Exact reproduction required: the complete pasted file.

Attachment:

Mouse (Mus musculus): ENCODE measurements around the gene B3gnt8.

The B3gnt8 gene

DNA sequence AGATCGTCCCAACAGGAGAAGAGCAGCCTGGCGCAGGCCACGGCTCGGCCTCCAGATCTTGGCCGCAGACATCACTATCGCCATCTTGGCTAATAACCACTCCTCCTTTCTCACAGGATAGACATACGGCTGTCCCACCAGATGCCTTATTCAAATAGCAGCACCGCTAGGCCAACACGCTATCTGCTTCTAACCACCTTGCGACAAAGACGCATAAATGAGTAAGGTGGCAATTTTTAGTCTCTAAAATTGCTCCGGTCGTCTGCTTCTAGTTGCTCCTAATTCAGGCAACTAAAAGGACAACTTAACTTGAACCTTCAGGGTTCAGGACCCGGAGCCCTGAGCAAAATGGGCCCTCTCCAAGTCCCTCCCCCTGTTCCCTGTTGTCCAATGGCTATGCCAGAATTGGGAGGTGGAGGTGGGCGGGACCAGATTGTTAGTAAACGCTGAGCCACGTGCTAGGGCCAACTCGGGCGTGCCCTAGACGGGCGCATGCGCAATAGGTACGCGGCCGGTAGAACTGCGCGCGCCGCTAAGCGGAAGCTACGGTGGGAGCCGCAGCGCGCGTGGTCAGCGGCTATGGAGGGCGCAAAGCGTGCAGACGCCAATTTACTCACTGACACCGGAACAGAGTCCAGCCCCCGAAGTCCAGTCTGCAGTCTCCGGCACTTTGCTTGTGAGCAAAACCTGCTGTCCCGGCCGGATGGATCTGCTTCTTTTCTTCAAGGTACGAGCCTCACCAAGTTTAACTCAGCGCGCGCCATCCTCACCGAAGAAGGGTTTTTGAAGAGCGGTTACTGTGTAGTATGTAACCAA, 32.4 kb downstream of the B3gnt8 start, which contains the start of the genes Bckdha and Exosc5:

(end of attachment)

Mouse (Mus musculus): ENCODE measurements around the gene B3gnt8.

The B3gnt8 gene

DNA sequence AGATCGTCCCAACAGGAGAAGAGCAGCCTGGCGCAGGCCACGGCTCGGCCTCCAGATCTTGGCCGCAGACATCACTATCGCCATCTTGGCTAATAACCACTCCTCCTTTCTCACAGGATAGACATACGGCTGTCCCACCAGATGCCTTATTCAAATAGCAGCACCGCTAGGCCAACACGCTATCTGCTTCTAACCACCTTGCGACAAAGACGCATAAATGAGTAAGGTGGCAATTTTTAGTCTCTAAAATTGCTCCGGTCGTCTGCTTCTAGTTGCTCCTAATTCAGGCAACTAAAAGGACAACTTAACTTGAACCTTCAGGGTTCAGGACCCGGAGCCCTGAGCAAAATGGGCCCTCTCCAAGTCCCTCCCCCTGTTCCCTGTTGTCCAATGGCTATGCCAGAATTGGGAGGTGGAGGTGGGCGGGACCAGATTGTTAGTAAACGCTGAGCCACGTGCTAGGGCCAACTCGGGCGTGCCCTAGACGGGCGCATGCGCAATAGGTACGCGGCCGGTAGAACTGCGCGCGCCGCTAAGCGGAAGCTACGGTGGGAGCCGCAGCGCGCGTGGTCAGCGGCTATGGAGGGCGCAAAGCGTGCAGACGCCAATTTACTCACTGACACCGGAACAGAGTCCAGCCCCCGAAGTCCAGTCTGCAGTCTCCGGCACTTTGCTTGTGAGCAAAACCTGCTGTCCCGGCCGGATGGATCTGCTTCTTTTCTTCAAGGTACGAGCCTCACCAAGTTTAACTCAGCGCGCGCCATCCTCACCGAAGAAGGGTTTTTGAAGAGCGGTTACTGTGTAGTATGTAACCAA, 32.4 kb downstream of the B3gnt8 start, which contains the start of the genes Bckdha and Exosc5: